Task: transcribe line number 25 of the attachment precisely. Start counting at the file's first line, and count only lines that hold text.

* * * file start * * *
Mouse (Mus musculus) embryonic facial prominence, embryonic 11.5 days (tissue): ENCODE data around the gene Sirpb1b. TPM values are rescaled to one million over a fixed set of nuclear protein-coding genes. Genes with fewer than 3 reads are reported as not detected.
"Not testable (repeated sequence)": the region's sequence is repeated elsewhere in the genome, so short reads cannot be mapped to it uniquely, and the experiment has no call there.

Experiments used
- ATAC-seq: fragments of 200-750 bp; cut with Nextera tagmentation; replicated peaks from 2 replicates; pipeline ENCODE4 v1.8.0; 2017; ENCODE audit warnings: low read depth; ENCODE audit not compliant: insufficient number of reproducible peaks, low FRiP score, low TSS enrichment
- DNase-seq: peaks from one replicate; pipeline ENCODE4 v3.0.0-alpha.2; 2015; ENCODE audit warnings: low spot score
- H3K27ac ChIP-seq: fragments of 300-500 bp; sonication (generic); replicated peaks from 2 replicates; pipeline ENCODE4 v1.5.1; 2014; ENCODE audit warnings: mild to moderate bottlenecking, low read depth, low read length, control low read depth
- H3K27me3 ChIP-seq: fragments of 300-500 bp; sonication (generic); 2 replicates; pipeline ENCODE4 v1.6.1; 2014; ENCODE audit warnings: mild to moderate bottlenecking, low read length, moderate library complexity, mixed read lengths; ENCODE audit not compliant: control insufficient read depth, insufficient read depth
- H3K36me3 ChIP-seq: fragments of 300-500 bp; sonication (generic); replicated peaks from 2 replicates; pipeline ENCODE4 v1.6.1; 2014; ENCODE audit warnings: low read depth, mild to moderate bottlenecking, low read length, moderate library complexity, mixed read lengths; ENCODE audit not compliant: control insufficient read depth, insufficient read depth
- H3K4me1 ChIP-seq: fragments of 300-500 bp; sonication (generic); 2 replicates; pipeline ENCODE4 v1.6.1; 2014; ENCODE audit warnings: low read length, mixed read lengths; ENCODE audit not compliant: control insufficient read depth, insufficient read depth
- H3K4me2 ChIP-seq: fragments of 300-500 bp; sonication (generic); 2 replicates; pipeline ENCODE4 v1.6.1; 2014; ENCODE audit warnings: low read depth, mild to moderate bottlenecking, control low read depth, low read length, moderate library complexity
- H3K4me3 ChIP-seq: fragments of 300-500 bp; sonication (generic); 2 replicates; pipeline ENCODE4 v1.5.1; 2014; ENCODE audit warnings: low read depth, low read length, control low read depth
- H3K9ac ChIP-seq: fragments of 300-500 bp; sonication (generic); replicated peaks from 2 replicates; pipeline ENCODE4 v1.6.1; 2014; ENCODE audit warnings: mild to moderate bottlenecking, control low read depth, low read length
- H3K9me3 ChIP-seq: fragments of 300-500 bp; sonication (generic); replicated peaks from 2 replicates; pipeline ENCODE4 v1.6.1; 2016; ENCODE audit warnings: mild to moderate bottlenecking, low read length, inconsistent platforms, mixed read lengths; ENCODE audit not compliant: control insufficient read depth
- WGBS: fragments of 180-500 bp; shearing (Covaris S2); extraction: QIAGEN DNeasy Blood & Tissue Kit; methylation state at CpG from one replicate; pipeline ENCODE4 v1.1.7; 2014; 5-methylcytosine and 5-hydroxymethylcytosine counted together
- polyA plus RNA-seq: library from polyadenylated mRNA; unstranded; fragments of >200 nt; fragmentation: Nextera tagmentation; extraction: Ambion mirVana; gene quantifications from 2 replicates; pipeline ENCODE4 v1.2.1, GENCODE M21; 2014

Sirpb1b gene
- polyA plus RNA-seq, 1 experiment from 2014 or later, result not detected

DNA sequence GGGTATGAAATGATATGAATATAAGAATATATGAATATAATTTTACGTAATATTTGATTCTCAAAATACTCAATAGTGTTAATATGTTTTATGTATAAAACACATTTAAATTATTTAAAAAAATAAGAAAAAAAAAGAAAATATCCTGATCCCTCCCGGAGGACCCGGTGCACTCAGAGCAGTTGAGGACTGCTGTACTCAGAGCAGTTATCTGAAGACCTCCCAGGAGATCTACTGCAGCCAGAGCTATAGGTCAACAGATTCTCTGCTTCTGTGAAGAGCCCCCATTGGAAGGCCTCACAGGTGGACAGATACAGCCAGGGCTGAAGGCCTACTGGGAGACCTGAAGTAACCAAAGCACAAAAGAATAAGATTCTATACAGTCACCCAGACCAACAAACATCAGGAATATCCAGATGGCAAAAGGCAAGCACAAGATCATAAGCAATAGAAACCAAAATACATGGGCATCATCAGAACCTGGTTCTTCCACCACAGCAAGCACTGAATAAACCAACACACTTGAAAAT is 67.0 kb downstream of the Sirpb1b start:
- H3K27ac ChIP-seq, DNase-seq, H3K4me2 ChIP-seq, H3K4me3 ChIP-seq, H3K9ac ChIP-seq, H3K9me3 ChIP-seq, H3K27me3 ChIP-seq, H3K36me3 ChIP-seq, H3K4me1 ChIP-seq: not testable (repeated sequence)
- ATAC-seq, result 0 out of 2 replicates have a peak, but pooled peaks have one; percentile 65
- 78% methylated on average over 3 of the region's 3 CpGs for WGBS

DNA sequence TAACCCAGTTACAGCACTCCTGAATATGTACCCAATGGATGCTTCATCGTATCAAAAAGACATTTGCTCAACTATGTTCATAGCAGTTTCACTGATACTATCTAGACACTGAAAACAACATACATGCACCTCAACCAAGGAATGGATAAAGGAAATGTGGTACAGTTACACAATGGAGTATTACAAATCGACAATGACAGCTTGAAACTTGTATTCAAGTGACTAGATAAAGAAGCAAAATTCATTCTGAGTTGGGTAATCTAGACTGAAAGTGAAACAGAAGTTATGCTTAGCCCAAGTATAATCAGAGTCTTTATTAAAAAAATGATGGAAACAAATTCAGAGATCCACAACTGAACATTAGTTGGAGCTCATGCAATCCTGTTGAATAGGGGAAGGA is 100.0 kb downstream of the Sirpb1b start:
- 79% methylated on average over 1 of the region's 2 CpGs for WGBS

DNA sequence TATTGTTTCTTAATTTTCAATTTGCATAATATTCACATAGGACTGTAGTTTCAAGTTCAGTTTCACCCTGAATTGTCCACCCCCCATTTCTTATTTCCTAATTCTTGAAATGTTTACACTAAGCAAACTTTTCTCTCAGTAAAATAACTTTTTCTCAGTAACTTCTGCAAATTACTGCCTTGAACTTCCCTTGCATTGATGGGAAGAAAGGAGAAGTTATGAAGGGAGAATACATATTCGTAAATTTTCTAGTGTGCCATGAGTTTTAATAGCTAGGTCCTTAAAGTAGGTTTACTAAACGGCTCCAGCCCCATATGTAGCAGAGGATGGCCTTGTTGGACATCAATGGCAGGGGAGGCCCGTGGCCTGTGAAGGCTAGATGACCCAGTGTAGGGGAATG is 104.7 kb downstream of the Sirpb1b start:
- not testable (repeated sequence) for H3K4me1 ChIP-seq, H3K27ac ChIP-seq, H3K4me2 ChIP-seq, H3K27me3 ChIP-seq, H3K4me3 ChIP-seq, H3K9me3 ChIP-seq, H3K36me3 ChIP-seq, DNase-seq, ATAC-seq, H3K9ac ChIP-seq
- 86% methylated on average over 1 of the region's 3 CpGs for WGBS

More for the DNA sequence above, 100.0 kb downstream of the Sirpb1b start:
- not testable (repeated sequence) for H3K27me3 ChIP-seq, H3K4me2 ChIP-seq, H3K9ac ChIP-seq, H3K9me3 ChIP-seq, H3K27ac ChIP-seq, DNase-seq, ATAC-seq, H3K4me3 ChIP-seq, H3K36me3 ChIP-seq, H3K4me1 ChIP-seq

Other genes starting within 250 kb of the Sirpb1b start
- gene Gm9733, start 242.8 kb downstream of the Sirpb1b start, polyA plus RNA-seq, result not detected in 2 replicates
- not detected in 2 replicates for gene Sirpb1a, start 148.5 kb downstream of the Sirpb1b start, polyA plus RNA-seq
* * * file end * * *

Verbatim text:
- not testable (repeated sequence) for H3K4me1 ChIP-seq, H3K27ac ChIP-seq, H3K4me2 ChIP-seq, H3K27me3 ChIP-seq, H3K4me3 ChIP-seq, H3K9me3 ChIP-seq, H3K36me3 ChIP-seq, DNase-seq, ATAC-seq, H3K9ac ChIP-seq